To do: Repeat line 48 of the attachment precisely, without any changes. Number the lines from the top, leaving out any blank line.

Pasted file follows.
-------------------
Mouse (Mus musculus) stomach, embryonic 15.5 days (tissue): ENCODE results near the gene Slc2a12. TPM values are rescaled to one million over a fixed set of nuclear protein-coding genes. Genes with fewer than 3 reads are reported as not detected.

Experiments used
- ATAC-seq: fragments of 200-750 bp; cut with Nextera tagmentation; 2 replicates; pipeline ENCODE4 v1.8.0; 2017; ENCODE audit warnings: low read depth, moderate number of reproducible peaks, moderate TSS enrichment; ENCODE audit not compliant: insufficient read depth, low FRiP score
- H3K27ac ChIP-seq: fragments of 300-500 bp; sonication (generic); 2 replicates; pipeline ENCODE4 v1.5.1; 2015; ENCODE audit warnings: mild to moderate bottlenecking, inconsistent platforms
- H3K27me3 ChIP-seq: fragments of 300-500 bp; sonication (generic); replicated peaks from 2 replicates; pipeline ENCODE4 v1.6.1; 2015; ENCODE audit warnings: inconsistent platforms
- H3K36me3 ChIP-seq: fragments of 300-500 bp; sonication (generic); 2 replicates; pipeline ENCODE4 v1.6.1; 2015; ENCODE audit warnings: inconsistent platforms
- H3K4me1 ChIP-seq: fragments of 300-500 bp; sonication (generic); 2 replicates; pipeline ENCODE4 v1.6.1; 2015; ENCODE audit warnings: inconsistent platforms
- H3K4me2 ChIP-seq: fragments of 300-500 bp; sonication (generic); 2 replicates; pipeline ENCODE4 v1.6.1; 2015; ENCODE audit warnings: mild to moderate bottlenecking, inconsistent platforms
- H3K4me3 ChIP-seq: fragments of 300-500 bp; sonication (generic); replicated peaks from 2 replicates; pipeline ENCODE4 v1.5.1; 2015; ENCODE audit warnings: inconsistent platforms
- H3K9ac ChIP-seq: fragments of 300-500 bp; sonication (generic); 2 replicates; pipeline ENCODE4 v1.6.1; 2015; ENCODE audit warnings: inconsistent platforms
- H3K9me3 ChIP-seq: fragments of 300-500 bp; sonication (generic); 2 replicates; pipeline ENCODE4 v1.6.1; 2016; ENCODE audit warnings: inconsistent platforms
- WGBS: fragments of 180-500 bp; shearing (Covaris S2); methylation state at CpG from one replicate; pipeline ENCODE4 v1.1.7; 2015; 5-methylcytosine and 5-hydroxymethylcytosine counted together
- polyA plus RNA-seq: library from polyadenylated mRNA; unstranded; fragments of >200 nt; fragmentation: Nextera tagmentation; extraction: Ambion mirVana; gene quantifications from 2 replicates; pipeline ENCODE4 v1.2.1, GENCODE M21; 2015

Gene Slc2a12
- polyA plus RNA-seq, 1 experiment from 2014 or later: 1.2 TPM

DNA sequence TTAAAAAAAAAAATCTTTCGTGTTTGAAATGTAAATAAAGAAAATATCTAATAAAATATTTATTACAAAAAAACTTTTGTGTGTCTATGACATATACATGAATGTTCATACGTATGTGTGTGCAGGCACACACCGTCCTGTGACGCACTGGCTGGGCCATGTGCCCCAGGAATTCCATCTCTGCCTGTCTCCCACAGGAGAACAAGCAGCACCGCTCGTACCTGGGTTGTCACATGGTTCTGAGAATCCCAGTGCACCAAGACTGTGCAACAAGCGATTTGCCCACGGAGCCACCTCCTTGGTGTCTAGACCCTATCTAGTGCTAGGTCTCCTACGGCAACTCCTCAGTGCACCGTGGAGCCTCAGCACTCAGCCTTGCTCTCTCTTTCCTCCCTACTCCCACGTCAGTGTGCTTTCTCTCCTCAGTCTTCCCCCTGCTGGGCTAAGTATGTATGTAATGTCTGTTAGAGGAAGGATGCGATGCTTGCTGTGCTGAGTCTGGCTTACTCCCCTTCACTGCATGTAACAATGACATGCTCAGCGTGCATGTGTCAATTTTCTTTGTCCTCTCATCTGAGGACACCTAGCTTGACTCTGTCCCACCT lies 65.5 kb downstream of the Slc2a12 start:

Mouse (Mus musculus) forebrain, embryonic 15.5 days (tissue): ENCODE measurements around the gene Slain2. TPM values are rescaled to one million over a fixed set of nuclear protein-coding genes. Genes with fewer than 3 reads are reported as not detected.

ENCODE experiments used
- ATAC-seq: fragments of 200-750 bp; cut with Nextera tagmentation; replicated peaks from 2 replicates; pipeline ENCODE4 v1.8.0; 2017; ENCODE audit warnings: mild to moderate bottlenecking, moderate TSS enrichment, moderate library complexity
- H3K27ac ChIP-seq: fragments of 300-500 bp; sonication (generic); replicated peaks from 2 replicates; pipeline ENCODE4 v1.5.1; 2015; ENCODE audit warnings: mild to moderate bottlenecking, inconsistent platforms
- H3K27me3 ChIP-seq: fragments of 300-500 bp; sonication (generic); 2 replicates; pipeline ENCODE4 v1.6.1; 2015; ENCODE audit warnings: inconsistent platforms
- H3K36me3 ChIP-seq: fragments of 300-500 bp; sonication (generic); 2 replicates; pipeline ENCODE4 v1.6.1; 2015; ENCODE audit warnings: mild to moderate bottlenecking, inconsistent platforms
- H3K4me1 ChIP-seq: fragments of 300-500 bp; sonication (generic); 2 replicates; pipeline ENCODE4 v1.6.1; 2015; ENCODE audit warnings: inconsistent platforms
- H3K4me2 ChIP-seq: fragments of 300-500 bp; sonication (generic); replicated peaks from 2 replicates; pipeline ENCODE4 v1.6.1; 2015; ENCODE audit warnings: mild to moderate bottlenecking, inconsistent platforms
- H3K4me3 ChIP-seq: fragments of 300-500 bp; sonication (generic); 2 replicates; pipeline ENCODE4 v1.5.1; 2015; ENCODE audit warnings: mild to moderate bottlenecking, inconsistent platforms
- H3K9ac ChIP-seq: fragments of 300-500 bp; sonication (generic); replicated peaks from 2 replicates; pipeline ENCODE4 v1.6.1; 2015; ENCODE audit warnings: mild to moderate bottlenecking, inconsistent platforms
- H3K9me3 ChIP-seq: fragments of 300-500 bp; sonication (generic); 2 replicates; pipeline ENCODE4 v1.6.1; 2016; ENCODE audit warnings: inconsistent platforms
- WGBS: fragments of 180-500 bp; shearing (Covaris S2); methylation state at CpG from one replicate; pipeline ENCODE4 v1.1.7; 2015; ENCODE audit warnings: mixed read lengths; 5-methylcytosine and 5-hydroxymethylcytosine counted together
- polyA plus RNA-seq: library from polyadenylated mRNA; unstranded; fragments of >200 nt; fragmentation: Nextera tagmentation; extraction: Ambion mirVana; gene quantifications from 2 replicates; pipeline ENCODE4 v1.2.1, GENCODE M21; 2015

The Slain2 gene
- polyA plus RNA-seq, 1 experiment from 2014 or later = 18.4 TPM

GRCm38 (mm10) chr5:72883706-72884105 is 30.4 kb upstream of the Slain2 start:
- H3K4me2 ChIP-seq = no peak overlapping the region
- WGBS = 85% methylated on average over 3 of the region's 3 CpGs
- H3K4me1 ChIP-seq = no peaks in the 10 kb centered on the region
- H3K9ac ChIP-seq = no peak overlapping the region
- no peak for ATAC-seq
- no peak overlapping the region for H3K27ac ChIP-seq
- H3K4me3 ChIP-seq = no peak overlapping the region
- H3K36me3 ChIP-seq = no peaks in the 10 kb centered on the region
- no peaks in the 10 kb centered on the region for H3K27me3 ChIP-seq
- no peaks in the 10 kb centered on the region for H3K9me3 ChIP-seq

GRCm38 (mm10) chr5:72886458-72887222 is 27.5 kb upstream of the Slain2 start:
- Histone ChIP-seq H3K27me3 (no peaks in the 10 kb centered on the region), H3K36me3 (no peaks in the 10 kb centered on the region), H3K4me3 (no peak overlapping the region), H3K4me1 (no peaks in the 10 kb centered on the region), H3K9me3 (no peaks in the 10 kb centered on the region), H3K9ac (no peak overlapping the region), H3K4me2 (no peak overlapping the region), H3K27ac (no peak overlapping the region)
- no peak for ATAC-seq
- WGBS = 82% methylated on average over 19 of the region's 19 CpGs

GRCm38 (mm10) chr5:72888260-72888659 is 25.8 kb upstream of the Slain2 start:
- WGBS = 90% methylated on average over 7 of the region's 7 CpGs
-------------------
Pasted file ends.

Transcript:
- WGBS = 90% methylated on average over 7 of the region's 7 CpGs